Rabbi Hillel Adler in Parsha Illuminations brings a new perspective to our discussion. He suggests that rather than a punishment for the Babelonians, Hashem was manipulating the environment for future goals. The world was created for the benefit of mankind and, ultimately for mankind to recognize the Creator. Mankind was ignoring Hashem as Creator and beginning to worship other gods. It took Avraham Avinu to reintroduce monotheism into to the world. However, if Avraham had to challenge a united, monolithic world that would reject his ideas, he could never succeed in implanting belief in Hashem in mankind. However, with a fragmented society, these “drastic” ideas Avraham espoused could maintain a foothold at least in part of society and could grow from there.

Similarly, fragmenting and dispersing mankind throughout the world, adds Rav Schlesinger in Habinah Vehabracha, would create safe havens for Bnei Yisroel throughout history. When one nation would persecute the Jews, another nation would open its doors. Rav Broide presents a perfect, relatively recent example of this idea. When the Holocaust hit Europe, the Mir Yeshivah survived by escaping to Japan and then to China before reestablishing itself in Israel and the United States. It is this realization and faith that Hashem runs the world that puts purpose into our lives, that events are not random and that we have a purpose, that every experience and challenge in our lives is here to help us grow, adds Rabbi Berkowitz in Six Constant Mitzvoth.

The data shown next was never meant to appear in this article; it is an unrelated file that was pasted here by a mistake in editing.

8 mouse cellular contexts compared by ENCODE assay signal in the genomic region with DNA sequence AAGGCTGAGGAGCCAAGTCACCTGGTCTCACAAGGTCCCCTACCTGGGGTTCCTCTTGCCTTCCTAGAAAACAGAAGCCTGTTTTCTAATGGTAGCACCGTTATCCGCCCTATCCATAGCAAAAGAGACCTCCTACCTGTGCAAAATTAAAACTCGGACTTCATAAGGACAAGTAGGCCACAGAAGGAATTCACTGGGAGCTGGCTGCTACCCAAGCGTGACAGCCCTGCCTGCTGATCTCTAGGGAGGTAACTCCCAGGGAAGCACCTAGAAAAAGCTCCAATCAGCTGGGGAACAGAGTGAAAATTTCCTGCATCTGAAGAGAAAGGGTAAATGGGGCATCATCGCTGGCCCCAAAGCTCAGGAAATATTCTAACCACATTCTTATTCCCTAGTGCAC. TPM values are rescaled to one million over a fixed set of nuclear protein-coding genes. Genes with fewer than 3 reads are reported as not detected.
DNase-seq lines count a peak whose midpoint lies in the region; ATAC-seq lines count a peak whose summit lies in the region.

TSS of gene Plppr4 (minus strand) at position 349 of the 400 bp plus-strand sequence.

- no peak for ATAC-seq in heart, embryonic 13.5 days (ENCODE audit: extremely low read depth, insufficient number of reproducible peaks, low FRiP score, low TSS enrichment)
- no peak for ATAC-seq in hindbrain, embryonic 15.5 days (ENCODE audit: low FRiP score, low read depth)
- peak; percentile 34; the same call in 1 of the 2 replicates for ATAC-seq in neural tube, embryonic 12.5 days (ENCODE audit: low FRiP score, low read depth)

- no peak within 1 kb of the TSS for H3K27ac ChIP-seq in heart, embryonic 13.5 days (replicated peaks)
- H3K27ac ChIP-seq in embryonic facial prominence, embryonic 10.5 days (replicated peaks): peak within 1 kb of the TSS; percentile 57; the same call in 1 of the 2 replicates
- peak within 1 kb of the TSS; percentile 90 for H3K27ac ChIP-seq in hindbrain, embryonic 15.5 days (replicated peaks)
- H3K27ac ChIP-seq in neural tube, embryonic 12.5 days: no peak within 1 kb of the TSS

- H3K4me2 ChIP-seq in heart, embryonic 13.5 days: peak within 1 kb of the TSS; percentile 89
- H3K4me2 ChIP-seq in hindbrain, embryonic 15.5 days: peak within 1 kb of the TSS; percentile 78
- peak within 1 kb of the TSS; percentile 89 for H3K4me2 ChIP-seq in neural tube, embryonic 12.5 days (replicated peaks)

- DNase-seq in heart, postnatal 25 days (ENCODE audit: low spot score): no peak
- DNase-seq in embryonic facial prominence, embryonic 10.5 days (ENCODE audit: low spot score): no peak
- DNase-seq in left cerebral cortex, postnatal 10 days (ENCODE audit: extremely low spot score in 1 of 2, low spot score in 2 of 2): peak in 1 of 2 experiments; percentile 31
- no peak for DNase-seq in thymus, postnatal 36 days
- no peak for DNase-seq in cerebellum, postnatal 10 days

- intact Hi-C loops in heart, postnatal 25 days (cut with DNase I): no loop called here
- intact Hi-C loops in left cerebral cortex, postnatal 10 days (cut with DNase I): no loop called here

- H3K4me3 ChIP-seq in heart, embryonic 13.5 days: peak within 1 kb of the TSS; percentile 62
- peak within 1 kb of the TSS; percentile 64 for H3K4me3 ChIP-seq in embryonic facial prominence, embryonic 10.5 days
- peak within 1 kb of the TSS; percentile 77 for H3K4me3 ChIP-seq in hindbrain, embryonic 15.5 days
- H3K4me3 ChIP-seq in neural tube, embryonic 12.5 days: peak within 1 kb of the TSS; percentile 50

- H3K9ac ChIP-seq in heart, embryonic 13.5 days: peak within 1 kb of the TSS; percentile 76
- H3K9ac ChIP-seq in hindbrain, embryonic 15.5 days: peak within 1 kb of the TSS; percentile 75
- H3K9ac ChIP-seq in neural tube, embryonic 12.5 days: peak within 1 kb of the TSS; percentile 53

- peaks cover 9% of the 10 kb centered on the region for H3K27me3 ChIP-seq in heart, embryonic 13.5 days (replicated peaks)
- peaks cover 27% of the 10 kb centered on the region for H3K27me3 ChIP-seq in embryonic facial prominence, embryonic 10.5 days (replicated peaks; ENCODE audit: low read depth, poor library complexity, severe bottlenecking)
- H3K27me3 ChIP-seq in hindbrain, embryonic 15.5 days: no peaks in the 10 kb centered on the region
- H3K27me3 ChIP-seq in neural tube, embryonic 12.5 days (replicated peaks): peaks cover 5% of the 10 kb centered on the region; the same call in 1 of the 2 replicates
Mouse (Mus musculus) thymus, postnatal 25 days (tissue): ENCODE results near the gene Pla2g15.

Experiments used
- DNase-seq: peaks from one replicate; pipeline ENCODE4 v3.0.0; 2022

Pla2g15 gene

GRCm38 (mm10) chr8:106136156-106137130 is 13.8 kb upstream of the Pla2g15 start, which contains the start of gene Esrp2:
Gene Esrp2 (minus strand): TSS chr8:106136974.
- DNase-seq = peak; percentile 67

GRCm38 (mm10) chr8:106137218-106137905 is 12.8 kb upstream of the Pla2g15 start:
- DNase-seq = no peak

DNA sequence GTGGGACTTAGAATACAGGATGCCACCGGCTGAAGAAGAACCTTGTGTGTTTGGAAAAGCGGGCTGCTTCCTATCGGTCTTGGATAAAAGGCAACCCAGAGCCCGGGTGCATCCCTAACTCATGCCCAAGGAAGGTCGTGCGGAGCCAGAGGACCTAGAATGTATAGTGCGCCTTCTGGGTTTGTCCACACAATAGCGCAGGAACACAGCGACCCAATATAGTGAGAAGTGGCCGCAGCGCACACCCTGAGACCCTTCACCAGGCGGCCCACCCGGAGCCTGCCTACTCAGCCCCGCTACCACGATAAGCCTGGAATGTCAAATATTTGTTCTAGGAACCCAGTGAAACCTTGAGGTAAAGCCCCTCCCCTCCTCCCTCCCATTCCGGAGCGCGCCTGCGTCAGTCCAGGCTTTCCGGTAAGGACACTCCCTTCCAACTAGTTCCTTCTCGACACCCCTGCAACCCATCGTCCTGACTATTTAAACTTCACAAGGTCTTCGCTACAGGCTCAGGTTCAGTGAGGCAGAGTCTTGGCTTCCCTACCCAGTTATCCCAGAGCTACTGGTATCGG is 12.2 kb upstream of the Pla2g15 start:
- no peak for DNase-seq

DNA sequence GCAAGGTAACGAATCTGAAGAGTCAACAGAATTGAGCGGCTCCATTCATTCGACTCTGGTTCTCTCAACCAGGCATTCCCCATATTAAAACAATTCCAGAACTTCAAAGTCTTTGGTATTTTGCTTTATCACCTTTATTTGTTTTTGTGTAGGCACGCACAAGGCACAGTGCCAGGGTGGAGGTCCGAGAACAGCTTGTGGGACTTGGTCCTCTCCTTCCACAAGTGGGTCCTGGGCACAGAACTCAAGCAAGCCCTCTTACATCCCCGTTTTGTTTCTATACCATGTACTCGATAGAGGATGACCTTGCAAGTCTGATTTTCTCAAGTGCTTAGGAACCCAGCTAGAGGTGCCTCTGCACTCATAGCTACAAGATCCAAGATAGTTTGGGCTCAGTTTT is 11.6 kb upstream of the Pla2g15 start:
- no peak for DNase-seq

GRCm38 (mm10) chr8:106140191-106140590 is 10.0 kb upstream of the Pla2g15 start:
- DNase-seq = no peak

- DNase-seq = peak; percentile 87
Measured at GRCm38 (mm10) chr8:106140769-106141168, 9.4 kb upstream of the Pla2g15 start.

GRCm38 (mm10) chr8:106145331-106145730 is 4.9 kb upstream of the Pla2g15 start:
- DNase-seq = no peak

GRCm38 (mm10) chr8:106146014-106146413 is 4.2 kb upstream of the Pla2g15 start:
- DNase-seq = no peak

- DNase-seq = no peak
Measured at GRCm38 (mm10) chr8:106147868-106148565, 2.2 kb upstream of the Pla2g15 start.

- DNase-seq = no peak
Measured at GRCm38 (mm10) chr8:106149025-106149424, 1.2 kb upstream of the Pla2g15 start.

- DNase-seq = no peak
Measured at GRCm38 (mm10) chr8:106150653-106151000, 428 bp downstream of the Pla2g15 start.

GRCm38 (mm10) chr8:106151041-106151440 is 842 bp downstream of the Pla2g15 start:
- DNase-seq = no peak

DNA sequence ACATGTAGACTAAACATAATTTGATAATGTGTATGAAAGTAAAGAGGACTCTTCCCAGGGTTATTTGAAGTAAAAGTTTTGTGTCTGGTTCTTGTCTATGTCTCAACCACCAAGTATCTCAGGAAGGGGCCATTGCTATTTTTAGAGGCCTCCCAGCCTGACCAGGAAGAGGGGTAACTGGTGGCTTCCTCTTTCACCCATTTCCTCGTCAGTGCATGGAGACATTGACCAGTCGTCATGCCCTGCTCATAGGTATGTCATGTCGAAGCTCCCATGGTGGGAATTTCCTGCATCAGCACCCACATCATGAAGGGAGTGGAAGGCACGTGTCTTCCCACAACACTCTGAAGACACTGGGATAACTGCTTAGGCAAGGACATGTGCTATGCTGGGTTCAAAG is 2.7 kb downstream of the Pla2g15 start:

In Ben Melech, Rabbi Mintzberg brings a different perspective to this whole undertaking. While unity is a desirable trait, it should not come at the price of coerced conformity. The people of Babel had one vision, and they were attempting to impose that vision and mindset on all mankind. But Hashem wants diversity, the creation of a symphony based on united separate and disparate notes into a harmonious whole in Hashem’s service. Although Bnei Yisroel is one nation, each tribe has its own role in completing the entire picture. That’s why, although all of Bnei Yisroel crossed Yam Suf as we left Egypt, Hashem created separate, individual paths for each tribe to traverse independently, albeit we all crossed and united in accepting the Torah. This generation failed to recognize the richness that unique individuals and outlooks would add to the human community and to God’s service. The imposition of one, forced outlook and lifestyle would eventually lead to rebellion. Even in an individual family or classroom, one must learn to appreciate the unique perspectives and contribution of each individual member.